How would my vet know if my cat had polycythaemia?

Your vet is unlikely to suspect a diagnosis of polycythaemia from the history of your cat’s illness because it is an uncommon disease and the same signs can be caused by many other diseases. They will need to take blood samples which will show high levels of red blood cells. The hormone EPO can also be measured (although this test is not on routine blood screens). If EPO levels are low your cat is more likely to have a bone marrow problem and if they are high your vet will want to look for disease elsewhere. 

Your vet will probably want to do some other tests to see whether there is an underlying cause for the polycythaemia. These may include X-rays and an ultrasound of your cat’s kidneys and heart to check for disease. If any masses are identified or other abnormalities detected further, more specific, tests will be needed. 

If there are any other changes in the blood picture or abnormal cells are found your vet may need to take a sample of the bone marrow to see if there are any signs of leukaemia or other problems with cell development. 

Can polycythaemia be treated?

The treatment for polycythaemia depends on the underlying cause. If the underlying cause can be treated, eg a tumour is identified and can be removed, or a congenital heart defect is corrected, then the red cell numbers will reduce naturally. Animals with polycythaemia are at higher risk than healthy cats during surgery because of the risk of blood clots and poor blood supply to the tissues. For this reason the condition should be stabilised before surgery, usually by removal of some blood, a process known as phlebotomy. In phlebotomy a cannula is placed in a vein and an appropriate volume of blood is removed. The volume of blood removed is then replaced with intravenous fluids to dilute the remaining blood. The process will need to be carried out in the veterinary surgery but should only take a couple of hours.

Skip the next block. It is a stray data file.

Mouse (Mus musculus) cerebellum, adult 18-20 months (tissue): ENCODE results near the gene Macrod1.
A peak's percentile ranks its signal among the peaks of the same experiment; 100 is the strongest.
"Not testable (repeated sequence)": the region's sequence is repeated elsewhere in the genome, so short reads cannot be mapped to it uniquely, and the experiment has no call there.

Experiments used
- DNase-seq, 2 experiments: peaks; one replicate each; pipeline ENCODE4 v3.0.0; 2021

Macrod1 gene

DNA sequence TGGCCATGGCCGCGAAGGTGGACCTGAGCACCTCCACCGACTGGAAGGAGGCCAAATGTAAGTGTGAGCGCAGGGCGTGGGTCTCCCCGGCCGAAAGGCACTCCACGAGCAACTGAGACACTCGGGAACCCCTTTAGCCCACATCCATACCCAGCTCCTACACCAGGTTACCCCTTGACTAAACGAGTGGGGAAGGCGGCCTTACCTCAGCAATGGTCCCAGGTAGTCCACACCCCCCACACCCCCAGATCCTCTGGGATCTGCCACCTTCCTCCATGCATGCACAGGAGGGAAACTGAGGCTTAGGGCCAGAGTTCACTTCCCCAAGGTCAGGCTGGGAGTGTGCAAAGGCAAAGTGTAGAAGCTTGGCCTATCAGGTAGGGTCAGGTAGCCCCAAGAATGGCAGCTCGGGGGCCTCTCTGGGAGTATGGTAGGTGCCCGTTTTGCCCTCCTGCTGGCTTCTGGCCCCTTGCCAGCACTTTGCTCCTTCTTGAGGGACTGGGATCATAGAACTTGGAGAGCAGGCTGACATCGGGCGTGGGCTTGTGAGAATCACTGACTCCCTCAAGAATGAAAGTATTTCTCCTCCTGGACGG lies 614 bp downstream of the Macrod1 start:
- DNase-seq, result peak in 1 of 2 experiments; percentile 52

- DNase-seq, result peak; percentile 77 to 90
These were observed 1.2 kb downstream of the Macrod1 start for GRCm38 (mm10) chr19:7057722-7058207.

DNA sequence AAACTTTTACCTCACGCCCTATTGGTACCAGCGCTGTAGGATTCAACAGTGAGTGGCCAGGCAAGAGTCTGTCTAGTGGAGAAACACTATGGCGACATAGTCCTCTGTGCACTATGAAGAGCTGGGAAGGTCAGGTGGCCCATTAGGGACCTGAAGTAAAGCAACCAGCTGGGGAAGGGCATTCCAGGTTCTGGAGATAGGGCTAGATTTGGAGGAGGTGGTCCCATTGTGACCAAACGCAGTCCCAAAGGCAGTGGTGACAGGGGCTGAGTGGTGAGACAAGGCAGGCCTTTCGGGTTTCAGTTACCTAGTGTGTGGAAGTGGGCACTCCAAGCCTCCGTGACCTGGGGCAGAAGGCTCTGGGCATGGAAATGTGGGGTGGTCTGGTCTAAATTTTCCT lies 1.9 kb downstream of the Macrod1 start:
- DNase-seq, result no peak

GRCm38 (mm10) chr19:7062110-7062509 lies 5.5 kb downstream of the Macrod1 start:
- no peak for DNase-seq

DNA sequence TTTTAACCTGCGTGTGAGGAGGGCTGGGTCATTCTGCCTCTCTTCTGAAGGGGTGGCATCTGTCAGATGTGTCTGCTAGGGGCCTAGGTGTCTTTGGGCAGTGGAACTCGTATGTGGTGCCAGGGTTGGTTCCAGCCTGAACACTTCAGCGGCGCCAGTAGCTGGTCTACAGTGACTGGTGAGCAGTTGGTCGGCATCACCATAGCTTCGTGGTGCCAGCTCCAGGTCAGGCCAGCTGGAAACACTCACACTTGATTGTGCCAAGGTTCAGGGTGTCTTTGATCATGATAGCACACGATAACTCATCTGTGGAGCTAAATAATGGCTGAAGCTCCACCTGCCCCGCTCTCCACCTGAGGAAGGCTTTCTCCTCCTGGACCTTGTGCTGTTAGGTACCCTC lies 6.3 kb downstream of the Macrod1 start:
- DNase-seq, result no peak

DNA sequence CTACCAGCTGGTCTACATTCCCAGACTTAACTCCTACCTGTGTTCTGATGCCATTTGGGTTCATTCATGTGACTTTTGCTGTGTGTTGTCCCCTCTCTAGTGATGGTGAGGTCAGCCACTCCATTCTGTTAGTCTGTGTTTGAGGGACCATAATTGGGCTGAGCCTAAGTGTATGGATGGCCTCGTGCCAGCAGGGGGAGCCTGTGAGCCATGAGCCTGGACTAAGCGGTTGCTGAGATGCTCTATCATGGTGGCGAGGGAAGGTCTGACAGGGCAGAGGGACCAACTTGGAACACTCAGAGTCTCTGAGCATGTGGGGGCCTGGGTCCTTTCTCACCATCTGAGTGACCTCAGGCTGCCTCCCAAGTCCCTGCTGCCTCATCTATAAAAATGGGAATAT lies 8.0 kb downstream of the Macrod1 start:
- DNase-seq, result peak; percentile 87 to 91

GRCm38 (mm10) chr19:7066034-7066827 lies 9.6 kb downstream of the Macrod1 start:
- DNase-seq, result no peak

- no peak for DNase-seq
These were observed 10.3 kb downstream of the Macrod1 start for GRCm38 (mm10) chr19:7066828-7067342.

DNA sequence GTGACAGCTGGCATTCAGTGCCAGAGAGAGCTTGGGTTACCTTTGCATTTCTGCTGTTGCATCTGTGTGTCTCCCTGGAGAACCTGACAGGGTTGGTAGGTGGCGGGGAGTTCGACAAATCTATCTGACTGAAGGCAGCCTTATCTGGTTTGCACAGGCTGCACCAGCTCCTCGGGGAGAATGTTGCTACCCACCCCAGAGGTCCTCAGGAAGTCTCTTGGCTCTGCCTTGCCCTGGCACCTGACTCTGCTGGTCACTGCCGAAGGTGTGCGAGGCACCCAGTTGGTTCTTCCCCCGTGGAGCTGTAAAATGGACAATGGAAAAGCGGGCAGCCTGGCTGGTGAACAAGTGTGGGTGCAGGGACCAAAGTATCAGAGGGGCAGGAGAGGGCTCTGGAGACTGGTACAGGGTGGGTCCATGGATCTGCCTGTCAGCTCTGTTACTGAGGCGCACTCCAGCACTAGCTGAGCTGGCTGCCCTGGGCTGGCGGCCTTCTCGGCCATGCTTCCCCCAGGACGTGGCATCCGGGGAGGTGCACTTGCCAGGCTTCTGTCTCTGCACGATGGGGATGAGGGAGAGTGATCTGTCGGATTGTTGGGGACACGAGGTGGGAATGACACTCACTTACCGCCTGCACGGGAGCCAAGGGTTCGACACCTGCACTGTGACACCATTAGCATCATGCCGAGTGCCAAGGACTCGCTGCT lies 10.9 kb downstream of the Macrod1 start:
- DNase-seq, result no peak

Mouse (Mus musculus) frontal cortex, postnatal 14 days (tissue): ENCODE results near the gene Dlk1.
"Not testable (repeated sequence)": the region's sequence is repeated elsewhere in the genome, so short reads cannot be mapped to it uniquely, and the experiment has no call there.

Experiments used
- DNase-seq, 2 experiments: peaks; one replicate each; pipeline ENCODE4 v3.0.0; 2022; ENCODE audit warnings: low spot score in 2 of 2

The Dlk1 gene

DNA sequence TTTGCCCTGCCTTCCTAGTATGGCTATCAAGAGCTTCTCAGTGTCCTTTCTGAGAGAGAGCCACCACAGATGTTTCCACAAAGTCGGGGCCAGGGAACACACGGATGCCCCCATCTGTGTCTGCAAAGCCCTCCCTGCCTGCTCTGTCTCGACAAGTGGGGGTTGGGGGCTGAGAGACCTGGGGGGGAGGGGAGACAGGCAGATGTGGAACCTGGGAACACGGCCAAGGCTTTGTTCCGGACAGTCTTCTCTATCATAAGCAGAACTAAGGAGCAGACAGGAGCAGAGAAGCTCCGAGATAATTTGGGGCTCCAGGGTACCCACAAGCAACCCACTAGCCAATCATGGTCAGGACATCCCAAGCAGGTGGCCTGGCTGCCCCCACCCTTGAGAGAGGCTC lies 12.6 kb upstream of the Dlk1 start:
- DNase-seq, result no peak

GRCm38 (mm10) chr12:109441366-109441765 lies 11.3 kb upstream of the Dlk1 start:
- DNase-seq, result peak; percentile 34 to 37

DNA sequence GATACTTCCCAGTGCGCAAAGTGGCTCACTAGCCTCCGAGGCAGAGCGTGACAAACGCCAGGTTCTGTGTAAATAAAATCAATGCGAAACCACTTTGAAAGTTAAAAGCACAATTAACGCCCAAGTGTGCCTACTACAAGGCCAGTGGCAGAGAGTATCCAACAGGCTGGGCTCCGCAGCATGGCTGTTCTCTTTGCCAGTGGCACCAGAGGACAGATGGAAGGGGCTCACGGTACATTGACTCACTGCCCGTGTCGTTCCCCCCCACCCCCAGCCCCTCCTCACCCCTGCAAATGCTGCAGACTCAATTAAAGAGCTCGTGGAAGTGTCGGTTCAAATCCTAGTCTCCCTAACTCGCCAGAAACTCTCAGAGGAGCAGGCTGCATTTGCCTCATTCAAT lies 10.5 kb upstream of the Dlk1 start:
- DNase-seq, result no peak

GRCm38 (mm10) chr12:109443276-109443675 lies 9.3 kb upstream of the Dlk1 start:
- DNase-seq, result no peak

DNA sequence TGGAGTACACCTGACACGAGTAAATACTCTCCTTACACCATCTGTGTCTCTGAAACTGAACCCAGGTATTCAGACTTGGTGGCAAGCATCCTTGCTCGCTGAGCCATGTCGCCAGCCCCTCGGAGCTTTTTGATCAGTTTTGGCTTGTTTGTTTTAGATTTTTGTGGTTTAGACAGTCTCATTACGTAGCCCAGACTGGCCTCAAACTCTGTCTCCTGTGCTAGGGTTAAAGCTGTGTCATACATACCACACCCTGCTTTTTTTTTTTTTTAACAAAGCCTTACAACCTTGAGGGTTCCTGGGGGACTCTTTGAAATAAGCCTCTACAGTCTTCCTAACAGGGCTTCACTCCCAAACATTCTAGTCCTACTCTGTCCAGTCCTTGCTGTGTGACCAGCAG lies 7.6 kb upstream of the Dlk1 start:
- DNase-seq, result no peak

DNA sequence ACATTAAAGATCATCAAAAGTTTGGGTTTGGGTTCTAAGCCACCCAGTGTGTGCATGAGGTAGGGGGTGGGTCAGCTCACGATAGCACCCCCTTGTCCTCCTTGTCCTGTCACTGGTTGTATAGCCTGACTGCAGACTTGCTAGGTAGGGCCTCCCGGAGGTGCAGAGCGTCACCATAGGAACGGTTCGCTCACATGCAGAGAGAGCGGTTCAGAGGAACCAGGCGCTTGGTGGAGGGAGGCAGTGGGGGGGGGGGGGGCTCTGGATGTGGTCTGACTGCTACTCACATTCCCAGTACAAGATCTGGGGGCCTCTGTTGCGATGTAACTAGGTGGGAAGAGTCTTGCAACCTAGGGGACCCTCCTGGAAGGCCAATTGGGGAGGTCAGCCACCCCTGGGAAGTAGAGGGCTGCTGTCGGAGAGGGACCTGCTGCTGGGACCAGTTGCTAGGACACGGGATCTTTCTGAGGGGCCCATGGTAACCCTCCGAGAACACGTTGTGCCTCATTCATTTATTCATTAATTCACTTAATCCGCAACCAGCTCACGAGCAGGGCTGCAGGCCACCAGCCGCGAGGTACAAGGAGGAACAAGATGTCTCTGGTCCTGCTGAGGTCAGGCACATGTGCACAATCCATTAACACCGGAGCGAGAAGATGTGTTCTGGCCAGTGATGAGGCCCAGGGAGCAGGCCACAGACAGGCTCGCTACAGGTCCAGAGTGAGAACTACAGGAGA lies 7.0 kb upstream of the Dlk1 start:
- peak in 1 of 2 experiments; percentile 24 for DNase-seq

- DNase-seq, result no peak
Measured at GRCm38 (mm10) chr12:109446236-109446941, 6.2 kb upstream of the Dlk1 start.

In other conditions, where the cause cannot be treated, eg some congenital cardiac diseases, the high levels of red cells can be reduced by regular phlebotomy to remove excess red blood cells. Initially this may have to be done every few weeks to get the disease under control but then it may be possible to keep the disease under control with phlebotomy only every 3 months. In some cases removal of blood can also be achieved by use of medical-grade leeches. 

There are some drugs that can be given as daily tablets to reduce the number of cells in the bone marrow that can produce red blood cells. The most commonly used of these is called hydroxyurea. However, these drugs must be given with care and your cat will need to be monitored while they are on them, because they can sometimes affect the production of other blood cells. Red blood cells can live for 4 months in the circulation so even when you start treatment to stop production of new red cells you have to wait a long time to see the effect of this. This is why phlebotomy is an important early treatment. 

If you are worried about any aspect of your cat’s health you should always visit your veterinary surgeon for advice. If polycythaemia is diagnosed and treated early many cats can live normal lives for many years with simple treatment.